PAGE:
The journalist who wrote Harry and Meghan’s biography has admitted he made a mistake after telling a US news channel that the Queen’s coffin would travel from Scotland “to the UK”.
Omid Scobie, a favorite journalist of the Duke and Duchess of Sussex, appeared to mistakenly suggest Scotland was not part of the UK.
He also said the Queen would be taken to London on “one of the royal trains”, although there was only one royal train and Her Majesty would be flown.
The 41-year-old later said on Twitter that his remarks were a ‘slip slip’ and were made ‘in the chaos of breaking news’ as news of the Queen’s death became public.
He made the comments on ABC News on Thursday, September 8, where he described to viewers what would happen to the Queen’s body after she died at Balmoral Castle.
The royal expert said Her Majesty ‘will end up resting in Edinburgh’s smaller palace before [the coffin] makes his journey on one of the royal trains to the UK”.
Omid Scobie was on ABC News when he said the Queen’s coffin would be moved from Scotland ‘to the UK’
This was incorrect as the Queen’s body will in fact be flown to London on a military plane from Edinburgh Airport to RAF Northolt outside London tomorrow.
However, it was his apparent ‘slip slip’ that suggested Scotland was no longer part of the UK for which he apologized.
Writing on Twitter, Scobie said: ‘Turns out in the chaos of the breaking news on 8th September I accidentally said ‘Scotland in the UK’ instead of ‘Scotland in England’ when discussing travel elements of Operation Unicorn. Tongue slip and happy to own it’
Scobie later apologized for the remark on Twitter, saying it was a “slip”.
Scobie has been a strong cheerleader for Harry and Meghan over the past few years, having co-written the couple’s biography Finding Freedom in 2020.
He is the royal editor of the US website Harper’s Bazaar and has become one of the couple’s closest journalists since moving to the US.
The Queen’s body is currently laid to rest at St Giles Cathedral in Edinburgh, where thousands of members of the public have lined up for hours to pay their respects.
Earlier today, King Charles and his siblings stood vigil beside his coffin, which is due to be transported to London on Tuesday.
After a short procession, King Charles III, Anne, the Princess Royal, Prince Andrew and Prince Edward each stood on one of the four corners of the oak coffin with their heads bowed in a ceremony known as the name of Princes’ Vigil.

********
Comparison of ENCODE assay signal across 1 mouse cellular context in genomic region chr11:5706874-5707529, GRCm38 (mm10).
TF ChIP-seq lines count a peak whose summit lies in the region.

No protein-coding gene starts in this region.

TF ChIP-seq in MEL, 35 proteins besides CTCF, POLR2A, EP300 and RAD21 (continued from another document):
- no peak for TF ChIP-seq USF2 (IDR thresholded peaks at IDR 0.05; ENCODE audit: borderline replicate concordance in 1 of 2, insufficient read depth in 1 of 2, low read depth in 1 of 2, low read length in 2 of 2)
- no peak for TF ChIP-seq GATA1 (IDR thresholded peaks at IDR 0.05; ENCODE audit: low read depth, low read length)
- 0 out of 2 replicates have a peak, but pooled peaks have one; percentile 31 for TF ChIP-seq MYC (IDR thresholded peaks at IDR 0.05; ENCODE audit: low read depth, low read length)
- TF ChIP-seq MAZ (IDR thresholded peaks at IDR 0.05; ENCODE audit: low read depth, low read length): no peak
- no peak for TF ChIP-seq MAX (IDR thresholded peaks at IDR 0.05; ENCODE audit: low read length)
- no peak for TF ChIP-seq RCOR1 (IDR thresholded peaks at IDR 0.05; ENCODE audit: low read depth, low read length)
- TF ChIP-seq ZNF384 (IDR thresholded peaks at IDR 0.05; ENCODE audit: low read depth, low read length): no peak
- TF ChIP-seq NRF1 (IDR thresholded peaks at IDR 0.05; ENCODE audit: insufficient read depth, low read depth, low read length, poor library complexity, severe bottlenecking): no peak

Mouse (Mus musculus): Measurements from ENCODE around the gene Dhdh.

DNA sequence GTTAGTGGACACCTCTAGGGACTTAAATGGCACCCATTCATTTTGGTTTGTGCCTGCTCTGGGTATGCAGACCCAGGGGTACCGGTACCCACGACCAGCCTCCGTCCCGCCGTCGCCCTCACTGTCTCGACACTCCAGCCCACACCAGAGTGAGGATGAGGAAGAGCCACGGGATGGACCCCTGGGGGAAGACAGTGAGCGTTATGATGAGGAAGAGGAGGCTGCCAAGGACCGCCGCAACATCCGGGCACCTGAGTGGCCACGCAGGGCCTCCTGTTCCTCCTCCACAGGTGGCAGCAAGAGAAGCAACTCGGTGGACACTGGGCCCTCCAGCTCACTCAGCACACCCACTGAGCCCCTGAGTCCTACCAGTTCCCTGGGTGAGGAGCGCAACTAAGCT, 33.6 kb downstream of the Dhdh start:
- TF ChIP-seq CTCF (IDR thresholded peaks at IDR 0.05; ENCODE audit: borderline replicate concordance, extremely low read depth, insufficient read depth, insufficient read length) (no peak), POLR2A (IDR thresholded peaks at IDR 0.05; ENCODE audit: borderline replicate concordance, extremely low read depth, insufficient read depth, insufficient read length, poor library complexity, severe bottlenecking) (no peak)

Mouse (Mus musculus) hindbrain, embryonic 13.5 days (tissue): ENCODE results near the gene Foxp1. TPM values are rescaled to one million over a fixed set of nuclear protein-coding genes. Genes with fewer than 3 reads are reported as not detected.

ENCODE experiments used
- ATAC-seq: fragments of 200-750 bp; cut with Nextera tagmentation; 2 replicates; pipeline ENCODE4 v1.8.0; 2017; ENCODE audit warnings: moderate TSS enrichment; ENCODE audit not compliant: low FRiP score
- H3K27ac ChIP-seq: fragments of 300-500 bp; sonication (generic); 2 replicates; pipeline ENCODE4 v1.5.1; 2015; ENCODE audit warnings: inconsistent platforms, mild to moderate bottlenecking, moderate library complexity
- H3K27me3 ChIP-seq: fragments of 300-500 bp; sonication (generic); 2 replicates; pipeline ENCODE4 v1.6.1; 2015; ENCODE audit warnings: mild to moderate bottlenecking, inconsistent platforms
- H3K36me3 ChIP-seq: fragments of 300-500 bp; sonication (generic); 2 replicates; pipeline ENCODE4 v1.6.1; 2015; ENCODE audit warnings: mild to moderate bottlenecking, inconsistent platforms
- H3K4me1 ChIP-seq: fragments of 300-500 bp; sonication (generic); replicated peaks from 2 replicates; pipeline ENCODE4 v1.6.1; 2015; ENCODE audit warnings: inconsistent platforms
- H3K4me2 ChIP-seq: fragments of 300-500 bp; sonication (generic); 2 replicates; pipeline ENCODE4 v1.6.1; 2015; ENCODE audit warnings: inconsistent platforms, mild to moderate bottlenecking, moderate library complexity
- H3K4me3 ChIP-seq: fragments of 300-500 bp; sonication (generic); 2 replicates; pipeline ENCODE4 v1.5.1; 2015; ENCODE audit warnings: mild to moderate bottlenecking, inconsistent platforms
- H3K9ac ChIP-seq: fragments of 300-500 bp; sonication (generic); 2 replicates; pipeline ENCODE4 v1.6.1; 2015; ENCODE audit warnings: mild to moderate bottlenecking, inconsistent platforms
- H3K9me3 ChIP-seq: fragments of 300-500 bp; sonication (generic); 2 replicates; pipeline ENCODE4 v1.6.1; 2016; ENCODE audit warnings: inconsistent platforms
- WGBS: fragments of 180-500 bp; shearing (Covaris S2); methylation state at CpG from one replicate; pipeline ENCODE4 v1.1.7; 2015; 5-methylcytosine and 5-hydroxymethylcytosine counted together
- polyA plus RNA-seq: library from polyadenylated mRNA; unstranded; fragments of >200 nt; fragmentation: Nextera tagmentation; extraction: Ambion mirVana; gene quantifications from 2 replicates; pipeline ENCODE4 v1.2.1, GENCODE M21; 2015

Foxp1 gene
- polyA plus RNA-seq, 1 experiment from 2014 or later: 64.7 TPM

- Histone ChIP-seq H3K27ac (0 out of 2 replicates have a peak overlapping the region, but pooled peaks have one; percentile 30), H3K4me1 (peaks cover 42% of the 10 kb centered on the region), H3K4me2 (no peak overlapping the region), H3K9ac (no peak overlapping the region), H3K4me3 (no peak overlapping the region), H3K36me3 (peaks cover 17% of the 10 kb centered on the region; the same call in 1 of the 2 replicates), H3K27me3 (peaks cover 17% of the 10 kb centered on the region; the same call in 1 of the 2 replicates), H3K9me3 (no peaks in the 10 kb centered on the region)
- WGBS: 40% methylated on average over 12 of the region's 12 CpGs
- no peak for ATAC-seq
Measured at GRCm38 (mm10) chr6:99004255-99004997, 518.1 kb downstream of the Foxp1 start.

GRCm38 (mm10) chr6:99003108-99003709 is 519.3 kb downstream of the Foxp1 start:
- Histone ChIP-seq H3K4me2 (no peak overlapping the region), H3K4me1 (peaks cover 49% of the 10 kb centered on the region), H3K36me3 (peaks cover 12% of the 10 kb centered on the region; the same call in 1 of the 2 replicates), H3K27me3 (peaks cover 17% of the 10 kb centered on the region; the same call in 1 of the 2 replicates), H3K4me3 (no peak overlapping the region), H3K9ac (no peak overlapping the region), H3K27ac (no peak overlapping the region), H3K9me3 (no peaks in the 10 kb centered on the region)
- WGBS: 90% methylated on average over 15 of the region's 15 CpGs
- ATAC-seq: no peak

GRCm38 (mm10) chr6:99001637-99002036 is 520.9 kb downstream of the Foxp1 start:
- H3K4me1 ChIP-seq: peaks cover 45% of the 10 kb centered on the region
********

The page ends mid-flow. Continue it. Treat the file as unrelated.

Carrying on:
King Charles III, Anne, the Princess Royal, Prince Andrew and Prince Edward each stood on one of the four corners of the coffin in a ceremony known as the Princes’ Vigil
The Queen’s children watched over her coffin at St Giles Cathedral in Edinburgh tonight. Pictured are King Charles (front centre), Princess Anne (left), Prince Andrew (back centre) and Prince Edward (right)
The Duke of York kept his eyes closed for some time during the 10-minute vigil, while the Princess Royal and the Earl of Wessex stared down at the ground. The King – his eyes moist – kept his hands clasped and also looked down as members of the public filed past.
The king and his family stood alongside four costumed members of the Royal Company of Archers, who stood guard dressed in long-feathered hats and armed with arrows and quivers.
Members of the public – who filed past the coffin in their thousands throughout the afternoon – were briefly held back to allow the royals to take their places.
However, they continued to parade once the vigil began, giving them an extraordinary perspective on the historic moment.
Her Majesty’s coffin will be placed on display in Westminster Hall on Wednesday, with officials expecting tens of thousands of people to visit the monarch.
On Monday, September 19, her funeral will take place at Westminster Abbey, with heads of state from around the world and family members invited to pay their respects to the Queen.
After this service, she will be taken to Windsor, where she will be laid to rest in a burial ceremony at St George’s Chapel.